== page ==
April 2018: The Big Three propose their outrageous low-cost data plans of only 500 MB for $30 per month and the public begins to weigh in on these plans with their frustrations.

Fall 2018: A CRTC decision on low-cost data plans is expected.

In the meantime…

This lack of affordability and choice could all be solved with enough political will. Minister Bains already has the authority to bring more choice to our cell phone market, and lower costs, by just mandating full MVNO access at fair rates.

OpenMedia has just launched a new tool that shows you just how much what you pay for your Canadian cell phone bill could get you elsewhere in the world -- and then lets you call Minister Bains directly and ask him to take action.

The goal: his office will be flooded with evidence on how our wireless market is deeply broken (a recent report shows no other country has carriers that generate more revenue with less usage! In other words -- wireless data is so expensive here people are just forced to use less of it).

If we can get thousands of people to use this tool and call Minister Bains, he will not be able to further delay action. Spread the word by sharing the tool on Facebook, Twitter or emailing your friends this link!

Marie Aspiazu is a Digital Campaigner and Social Media Specialist for OpenMedia, a non-profit organization that works to keep the internet open, affordable, and surveillance-free.

Like this article? rabble is reader-supported journalism. Chip in to keep stories like these coming.

Related Items

Thank you for reading this story...

More people are reading rabble.ca than ever and unlike many news organizations, we have never put up a paywall – at rabble we’ve always believed in making our reporting and analysis free to all. But media isn’t free to produce. rabble’s total budget is likely less than what big corporate media spend on photocopying (we kid you not!) and we do not have any major foundation, sponsor or angel investor. Our only supporters are people and organizations -- like you. This is why we need your help.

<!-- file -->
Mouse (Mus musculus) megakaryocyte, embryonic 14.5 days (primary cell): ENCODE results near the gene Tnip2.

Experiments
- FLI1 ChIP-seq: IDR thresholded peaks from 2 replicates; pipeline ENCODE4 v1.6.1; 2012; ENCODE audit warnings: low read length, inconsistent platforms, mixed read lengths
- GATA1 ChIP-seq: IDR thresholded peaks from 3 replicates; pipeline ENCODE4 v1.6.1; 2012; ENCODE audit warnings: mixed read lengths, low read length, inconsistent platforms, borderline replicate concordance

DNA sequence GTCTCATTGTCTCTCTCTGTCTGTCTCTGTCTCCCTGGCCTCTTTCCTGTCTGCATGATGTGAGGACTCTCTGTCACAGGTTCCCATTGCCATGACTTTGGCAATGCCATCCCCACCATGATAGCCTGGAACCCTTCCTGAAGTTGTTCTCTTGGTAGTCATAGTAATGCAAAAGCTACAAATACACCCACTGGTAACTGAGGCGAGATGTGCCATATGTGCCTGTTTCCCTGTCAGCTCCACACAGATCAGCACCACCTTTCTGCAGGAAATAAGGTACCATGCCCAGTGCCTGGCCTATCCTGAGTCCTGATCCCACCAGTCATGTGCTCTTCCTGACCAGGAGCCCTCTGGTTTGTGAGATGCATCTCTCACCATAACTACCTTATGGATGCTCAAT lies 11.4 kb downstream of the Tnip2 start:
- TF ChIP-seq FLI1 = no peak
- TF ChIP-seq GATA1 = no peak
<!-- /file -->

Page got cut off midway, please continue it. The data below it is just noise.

If everyone who visits rabble and likes it chipped in a couple of dollars per month, our future would be much more secure and we could do much more: like the things our readers tell us they want to see more of: more staff reporters and more work to complete the upgrade of our website.

We’re asking if you could make a donation, right now, to set rabble on solid footing.

Make a donation.Become a monthly supporter.

Comments

We welcome your comments! rabble.ca embraces a pro-human rights, pro-feminist, anti-racist, queer-positive, anti-imperialist and pro-labour stance, and encourages discussions which develop progressive thought. Our full comment policy can be found here. Learn more about Disqus on rabble.ca and your privacy here. Please keep in mind:

Do

  • Tell the truth and avoid rumours.
  • Add context and background.
  • Report typos and logical fallacies.
  • Be respectful.
  • Respect copyright - link to articles.
  • Stay focused. Bring in-depth commentary to our discussion forum, babble.

Don't

  • Use oppressive/offensive language.
  • Libel or defame.
  • Bully or troll.
  • Post spam.
  • Engage trolls. Flag suspect activity instead.